Thomas Jefferson Papers

To Thomas Jefferson from Thomas G. Watkins, 9 February 1823

When I first was enabled to distinguish for myself between the views of federalism and Republicanism, since the year 99 I have been undeviatingly attached to the latter cause, and have on all occasions afforded its interests what aid I cou’d—In this whole time for myself I have never asked a favour of the people for the Government—After the commencement of the late war—many respectable officers of my acquaintance, having discovered that the service was a [. . .], by ignorant surgeons who had contrived to obtain appointments without merit, urged me to accept of some appointment in the medical staff of the army—This I was prevailed on to do, much against my private interests; as my private practice was generally worth double the highest surgical appointment under the government—I voluntarily resigned upon the first approach of peace—after having served without reproach, and expended above $2000. more than my pay amounted to. and this without any thing more expensive in my establishment, than the bare comfort and [. . .] of my family required.—It was my intention after to remain contendedly in the unambitious walks of private life, and still occasionally render disinterestedly what services I cou’d, to the cause I prefered, as best calculated to promote the Interest of my country—several circumstances have combined more recently to induce me to change this determination, & to wish to obtain the appointment of Clerk of the house of Representatives of the U.S.—The duties of which I have reason to think myself competent to discharge in a manner, calculated to give satisfaction, to the public & my friends—Patrick Magruder was appointed during Mr Jeffersons administration—he was a heavy headed incompetent clerk—yet was continued in untill the close of the late war—he was succeeded by Mr Dougherty of Kentucky—an excellent clerk—and republican as well as an honest man, he was a powerful auxiliary to secure popularity to Mr Clay (his patron) among the members—he lived in the city gave dinners &c &c—After his death Matthew St Clair Clarke was appointed to succeed him for the present session of congress—Matthew I am well acquainted with—he studied law in George Town D.C. with Elias B. Caldwell now clerk of the supreme federal court & a most obsequious disciple of the chief justice—Matthew afterwards married Caldwells niece in the City of New York—& removed to Chambersburg Penna where he lived when elected clerk—He was always a high federalist—a devoted admirer during the whole war; of Mr Hanson chief conductor of the federal republican—but finding the democrats most numerous in Chambersburg district he turned democrat, & finally offered for congress 2 years ago—but being distrusted was not elected—when he offered for clerk last winter his first votes were quite inferior to many others for several ballotings—untill Mr Caldwells activity secured federal aid, which, added to what strength he derived from Penna effected his election.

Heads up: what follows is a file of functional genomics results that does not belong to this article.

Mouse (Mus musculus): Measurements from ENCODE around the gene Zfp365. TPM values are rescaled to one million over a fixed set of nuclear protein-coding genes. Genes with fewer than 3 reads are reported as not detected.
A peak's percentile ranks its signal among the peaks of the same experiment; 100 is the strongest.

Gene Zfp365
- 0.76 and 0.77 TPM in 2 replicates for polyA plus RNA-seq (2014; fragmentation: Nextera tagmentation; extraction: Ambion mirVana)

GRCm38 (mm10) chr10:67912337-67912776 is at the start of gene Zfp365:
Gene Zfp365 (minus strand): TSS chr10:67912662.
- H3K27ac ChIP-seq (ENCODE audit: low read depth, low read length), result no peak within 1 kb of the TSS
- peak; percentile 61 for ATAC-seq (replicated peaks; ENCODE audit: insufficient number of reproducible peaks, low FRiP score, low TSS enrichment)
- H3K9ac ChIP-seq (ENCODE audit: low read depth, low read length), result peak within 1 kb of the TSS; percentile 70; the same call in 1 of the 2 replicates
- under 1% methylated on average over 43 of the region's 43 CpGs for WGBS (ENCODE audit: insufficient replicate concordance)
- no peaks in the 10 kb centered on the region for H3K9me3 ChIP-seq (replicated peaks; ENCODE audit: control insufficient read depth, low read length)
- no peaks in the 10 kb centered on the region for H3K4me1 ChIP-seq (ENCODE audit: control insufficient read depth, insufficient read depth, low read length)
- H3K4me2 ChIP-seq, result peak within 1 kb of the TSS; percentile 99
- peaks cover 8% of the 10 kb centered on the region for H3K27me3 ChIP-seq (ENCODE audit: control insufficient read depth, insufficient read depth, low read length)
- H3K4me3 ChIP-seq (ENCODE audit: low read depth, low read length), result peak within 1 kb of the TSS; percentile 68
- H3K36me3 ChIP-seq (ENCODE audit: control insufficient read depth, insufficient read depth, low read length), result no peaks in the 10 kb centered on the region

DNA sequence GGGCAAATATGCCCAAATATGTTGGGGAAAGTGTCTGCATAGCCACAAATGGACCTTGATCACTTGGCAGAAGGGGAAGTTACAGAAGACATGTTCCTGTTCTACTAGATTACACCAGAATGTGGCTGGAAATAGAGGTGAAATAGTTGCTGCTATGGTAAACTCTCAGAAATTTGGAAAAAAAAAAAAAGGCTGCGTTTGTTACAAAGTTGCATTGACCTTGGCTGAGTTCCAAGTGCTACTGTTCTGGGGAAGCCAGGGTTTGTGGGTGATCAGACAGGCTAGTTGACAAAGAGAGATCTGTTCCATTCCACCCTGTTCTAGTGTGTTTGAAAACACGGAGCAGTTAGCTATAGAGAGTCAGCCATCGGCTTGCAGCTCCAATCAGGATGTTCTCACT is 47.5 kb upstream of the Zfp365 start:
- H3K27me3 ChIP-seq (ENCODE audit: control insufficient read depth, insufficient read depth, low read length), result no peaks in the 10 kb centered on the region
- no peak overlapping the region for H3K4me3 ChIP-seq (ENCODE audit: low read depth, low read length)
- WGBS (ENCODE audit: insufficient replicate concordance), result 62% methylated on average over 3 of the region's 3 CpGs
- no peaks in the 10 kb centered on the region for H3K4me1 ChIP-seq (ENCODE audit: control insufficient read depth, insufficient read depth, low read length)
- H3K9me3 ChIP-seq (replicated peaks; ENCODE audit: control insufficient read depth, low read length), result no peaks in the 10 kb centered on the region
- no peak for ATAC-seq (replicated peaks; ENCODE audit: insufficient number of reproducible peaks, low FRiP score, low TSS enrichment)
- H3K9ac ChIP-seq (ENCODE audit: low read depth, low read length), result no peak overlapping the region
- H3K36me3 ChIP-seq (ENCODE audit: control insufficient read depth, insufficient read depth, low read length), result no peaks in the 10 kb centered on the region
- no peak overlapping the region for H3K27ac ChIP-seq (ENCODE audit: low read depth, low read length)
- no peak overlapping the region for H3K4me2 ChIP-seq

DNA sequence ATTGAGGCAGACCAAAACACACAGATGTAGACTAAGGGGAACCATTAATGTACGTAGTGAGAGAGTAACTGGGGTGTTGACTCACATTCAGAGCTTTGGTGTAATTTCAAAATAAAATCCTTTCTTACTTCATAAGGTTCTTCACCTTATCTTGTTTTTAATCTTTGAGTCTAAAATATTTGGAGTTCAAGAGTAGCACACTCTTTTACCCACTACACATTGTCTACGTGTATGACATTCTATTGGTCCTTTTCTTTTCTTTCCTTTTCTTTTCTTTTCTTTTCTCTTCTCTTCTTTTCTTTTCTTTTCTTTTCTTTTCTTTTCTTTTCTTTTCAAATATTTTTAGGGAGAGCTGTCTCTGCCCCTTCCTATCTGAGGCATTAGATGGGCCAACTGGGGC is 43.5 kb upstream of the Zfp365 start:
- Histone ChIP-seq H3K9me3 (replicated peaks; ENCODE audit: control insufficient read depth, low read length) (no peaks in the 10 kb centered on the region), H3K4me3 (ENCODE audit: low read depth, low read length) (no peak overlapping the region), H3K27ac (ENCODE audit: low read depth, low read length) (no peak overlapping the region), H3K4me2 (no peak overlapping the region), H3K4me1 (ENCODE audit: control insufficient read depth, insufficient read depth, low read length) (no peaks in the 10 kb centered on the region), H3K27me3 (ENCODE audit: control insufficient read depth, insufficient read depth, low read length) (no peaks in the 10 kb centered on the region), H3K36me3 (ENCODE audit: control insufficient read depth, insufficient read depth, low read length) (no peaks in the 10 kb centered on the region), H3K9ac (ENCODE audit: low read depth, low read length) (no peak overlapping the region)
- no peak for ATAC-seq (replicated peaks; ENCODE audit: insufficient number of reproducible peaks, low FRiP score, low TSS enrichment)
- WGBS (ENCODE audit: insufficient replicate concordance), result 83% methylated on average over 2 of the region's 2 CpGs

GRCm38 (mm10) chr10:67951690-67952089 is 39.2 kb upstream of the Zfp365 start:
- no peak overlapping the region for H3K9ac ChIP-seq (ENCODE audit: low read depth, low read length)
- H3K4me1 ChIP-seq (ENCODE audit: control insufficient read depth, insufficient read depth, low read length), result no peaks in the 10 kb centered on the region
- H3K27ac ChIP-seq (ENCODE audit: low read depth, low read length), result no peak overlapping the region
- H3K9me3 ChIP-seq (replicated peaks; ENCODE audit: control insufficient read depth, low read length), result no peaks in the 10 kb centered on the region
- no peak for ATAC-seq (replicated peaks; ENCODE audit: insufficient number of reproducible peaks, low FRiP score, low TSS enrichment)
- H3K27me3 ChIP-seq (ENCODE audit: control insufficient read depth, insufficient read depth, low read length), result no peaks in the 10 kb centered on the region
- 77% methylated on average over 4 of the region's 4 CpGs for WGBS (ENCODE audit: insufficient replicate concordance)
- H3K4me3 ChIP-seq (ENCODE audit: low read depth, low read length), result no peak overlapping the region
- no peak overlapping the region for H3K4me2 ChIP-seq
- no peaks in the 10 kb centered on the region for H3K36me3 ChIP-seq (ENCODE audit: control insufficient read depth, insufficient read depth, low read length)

He will be opposed at the next election. If I cou’d in any way obtain the support of Va. I have well grounded reasons for supposing that I cou’d be elected—which I feel much interest from views & motives if fairly explained cou’d not I think be disapproved—both as relating to myself & the public. The aid of my friends wou’d be a double incentive to my exertions to do justice as well as credit to the appt & impose the most lasting gratitude

DLC: Papers of Thomas Jefferson.

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